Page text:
Although many have insinuated that the 12-step method is the only route to gain recovery from drug addiction, this is simply not the case. The 12-steps have shown to be very effective in helping many addicts gain long-term sobriety, however, this strategy does not have a monopoly on addiction treatment. The leading recovery support group excluding the 12-step approach is SMART Recovery which stands for Self-Management and Recovery Training. SMART Recovery is similar to the 12 steps in that it is a non-profit and differs in that SMART Recovery is entirely secular and science based.
The other differences between the 12-steps and SMART are lengthy and dramatic. SMART Recovery works towards self-empowerment when it comes to decision making, as oppose to the powerlessness of the first step of AA. SMART Recovery meetings encourage cross-talk, it is more similar to group therapy in this respect. Attendance is encouraged for an extended period of time, but never a lifetime. Sponsorship does not take place at SMART meetings and labels such as “addict” are not regularly applied to its attendees.
SMART Recovery used to be one in the same with Rational Recovery or RR, another sober support group. In August of 1994, following a dispute over the direction of RR, SMART Recovery sectioned off as a separate group. RR became a for-profit venture and SMART Recovery remains entirely free.
SMART Recovery employs scientifically proven methods of change such as Motivational Enhancement Therapy, Cognitive Behavior Therapy and Rational Emotive Behavior Therapy. These therapeutic strategies emphasize the four major points of SMART: Building Motivation, Coping with Urges, Problem Solving, and Lifestyle Balance. Although SMART is traditionally thought of as an alternative to the 12 steps, SMART declares it can also be implemented as a supplemental program for those already finding benefit in the 12-steps. SMART Recovery also provides the websites of various other recovery programs and asserts that sobriety is an individual conquest. In other words, what works for one person might not work for another and everyone finds their own path to recovery, which may or may not involve SMART Recovery.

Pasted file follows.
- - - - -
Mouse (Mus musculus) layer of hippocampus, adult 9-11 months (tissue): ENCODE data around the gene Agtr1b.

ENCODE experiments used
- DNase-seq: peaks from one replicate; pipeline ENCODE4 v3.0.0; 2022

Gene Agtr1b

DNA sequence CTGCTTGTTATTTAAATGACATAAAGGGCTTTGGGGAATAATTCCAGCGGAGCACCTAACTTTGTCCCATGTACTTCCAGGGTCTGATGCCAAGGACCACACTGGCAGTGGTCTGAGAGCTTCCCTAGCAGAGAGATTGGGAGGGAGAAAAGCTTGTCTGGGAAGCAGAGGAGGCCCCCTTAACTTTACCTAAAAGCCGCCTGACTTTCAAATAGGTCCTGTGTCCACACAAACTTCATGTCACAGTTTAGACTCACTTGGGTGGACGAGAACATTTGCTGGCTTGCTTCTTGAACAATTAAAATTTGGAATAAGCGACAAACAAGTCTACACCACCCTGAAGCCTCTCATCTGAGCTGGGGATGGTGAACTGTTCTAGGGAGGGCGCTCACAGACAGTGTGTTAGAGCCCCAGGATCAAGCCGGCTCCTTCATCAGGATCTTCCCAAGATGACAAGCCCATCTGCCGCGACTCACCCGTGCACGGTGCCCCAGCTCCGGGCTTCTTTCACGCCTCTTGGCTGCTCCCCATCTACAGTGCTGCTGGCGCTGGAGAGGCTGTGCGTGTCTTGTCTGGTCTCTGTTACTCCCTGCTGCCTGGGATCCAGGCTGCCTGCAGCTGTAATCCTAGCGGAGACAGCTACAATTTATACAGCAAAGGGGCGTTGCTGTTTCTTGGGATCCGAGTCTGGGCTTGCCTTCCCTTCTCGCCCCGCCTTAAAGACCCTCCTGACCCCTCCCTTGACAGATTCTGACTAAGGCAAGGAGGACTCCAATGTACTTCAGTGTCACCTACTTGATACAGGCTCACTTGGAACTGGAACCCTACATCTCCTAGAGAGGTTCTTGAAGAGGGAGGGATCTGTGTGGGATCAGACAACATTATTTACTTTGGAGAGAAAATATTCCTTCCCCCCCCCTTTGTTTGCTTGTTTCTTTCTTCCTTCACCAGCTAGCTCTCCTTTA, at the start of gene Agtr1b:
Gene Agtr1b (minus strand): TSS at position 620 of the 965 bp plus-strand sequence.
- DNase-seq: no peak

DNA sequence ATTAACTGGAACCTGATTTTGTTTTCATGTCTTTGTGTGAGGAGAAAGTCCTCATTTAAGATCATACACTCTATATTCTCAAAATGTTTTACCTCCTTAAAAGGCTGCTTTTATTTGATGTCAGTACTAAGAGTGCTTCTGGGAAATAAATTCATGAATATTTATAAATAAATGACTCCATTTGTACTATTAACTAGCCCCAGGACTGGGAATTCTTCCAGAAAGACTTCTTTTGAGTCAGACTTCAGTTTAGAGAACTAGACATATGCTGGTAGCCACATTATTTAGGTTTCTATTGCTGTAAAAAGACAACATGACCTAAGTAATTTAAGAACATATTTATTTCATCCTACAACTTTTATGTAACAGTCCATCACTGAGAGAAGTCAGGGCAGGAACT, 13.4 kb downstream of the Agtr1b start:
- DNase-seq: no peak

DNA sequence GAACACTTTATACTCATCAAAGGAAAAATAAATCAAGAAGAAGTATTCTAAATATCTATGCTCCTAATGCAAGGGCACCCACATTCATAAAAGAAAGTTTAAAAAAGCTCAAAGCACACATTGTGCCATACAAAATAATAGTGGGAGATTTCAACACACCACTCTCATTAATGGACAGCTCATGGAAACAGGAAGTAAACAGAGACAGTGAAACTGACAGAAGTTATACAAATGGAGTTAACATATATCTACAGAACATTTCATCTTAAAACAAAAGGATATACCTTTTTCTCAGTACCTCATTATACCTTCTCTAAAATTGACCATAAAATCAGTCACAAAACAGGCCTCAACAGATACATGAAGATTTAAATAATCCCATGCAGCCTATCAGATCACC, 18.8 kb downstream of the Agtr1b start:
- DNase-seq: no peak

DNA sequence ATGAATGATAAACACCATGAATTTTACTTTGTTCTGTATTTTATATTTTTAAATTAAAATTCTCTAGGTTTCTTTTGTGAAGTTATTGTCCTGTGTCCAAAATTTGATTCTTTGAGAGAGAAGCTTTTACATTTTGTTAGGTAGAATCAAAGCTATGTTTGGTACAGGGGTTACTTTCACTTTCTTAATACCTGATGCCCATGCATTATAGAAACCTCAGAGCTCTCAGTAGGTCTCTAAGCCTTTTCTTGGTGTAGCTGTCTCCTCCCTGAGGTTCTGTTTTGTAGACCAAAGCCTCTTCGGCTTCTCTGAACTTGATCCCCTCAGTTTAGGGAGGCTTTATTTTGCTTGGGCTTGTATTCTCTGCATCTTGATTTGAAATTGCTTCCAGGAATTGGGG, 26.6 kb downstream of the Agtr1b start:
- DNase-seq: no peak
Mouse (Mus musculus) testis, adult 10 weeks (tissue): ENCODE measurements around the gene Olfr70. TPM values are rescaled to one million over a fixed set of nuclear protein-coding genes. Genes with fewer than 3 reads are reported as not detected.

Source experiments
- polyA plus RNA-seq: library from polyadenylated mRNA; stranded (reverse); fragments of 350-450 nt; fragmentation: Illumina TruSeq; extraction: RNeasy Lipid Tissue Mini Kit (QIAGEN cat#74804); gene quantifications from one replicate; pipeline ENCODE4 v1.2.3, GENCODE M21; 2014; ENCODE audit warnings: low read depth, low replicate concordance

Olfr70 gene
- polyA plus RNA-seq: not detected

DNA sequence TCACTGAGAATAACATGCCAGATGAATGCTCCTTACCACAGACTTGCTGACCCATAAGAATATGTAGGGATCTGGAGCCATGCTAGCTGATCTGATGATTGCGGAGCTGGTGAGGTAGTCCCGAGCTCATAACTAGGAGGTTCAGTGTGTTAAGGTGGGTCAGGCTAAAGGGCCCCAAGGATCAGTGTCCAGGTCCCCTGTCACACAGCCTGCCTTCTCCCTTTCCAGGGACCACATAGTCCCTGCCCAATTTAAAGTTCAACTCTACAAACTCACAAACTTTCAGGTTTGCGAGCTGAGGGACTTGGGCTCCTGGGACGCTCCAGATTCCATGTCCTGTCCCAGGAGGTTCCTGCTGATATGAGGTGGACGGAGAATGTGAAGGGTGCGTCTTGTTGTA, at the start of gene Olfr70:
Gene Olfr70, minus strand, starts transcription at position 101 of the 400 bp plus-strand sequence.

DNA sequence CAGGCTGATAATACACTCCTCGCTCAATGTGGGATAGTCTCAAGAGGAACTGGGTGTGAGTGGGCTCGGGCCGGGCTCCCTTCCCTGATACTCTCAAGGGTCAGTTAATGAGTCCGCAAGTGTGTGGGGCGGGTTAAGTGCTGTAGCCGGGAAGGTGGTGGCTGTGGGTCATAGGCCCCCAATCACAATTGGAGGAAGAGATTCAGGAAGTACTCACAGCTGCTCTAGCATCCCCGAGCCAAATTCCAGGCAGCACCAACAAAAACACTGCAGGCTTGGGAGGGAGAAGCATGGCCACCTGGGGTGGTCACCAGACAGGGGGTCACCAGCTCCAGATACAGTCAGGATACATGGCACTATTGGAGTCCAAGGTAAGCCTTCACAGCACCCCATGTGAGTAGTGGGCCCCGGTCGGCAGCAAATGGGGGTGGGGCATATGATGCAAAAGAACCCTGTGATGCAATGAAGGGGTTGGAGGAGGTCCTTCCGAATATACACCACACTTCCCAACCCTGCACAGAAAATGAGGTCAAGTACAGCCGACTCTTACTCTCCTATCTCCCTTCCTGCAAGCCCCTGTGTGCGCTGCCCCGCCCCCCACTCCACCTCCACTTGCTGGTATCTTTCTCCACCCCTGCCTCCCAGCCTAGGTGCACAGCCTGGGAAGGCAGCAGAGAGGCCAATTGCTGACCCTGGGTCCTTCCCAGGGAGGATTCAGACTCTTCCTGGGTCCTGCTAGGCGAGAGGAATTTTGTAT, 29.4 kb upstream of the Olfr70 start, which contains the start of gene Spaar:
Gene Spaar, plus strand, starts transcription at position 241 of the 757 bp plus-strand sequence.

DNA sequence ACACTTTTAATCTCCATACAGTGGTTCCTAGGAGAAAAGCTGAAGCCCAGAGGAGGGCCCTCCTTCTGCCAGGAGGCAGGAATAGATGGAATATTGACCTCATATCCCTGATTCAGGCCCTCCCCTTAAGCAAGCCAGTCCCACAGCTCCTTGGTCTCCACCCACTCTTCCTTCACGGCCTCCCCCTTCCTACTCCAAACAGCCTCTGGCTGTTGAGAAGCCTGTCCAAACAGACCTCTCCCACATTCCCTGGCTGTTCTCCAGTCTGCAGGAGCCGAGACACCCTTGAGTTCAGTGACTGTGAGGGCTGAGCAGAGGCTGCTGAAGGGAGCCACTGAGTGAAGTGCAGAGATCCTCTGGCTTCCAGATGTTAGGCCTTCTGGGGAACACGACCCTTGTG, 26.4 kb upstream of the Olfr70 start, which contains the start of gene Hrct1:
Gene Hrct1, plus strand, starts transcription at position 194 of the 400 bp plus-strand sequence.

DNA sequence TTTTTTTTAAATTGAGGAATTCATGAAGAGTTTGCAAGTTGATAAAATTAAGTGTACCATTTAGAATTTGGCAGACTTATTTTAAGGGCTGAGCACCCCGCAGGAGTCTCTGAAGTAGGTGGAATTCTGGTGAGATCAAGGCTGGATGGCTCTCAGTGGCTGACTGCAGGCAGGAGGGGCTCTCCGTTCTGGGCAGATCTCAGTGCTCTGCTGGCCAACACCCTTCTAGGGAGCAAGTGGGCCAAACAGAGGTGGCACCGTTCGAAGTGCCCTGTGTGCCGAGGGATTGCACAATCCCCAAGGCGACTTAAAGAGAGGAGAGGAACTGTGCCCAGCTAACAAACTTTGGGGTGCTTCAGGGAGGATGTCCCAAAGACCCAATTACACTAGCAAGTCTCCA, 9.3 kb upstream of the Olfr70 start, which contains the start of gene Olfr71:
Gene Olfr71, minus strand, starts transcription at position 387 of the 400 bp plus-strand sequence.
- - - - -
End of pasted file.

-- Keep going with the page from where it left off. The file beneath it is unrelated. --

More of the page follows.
SMART meetings are informational and supportive, providing numerous strategies for transformation. There are roughly 600 meetings worldwide, about one or two a day online and various self-help guides are provided on the official website “smartrecovery.org“. SMART Recovery states it is not important whether or not addiction is viewed as a disease and it can be treated successfully either way. SMART believes a spiritual program is not necessary to recovery and the power of change resides inside each individual, it just needs to be harnessed. SMART infers that having self-control over addiction producing actions is not a personality trait or a gift that some have and others do not. SMART emphasizes this is a skill that is developed through continuous practice.
There is a counterpart of SMART Recovery for the family and friends of those with substance abuse issues. Concerned Significant Others or CSO is an online support group that started in September 2010. This program addresses the obstacles that are faced when close friends or family attempt to help a loved one with a substance abuse issue. CSO differs from Alanon in that CSO promotes the idea that loved ones can have a positive influence on an addict’s life whereasAlanon stresses that one ispowerless over his or her loved one’s addiction. CSO incorporates Robert Meyers’ Community Reinforcement and Family Training or CRAFT in its approach for interacting with addicted loved ones.
SMART Recovery uses a plethora of approaches to assess one’s mind concerning addictive behaviors. These include Unconditional Self-Acceptance, Unconditional Other Acceptance, Cost/Benefit Analysis, Disputing Irrational Beliefs and deviating from absolute thoughts such as all or never. These are just a few of the instruments provided by SMART Recovery and as research develops, so does SMART Recovery. These approaches are described in detail on worksheets displayed on the www.smartrecovery.org website.
As SMART Recovery infers, there is not one all superior method to maintaining sobriety. Those in recovery have each found what works for them; not a single one-size-fits-all solution. A person believing they have “the answer” and that this is the answer for everyone is actually an arrogant sentiment to convey. It is illogical to jump to the conclusion that what works for you must work for all other addicts. Fortunately, we live in a world that provides various options for a life changing experience, whether it be SMART Recovery or AA, my only hope is that each addict eventually finds serenity one way or another.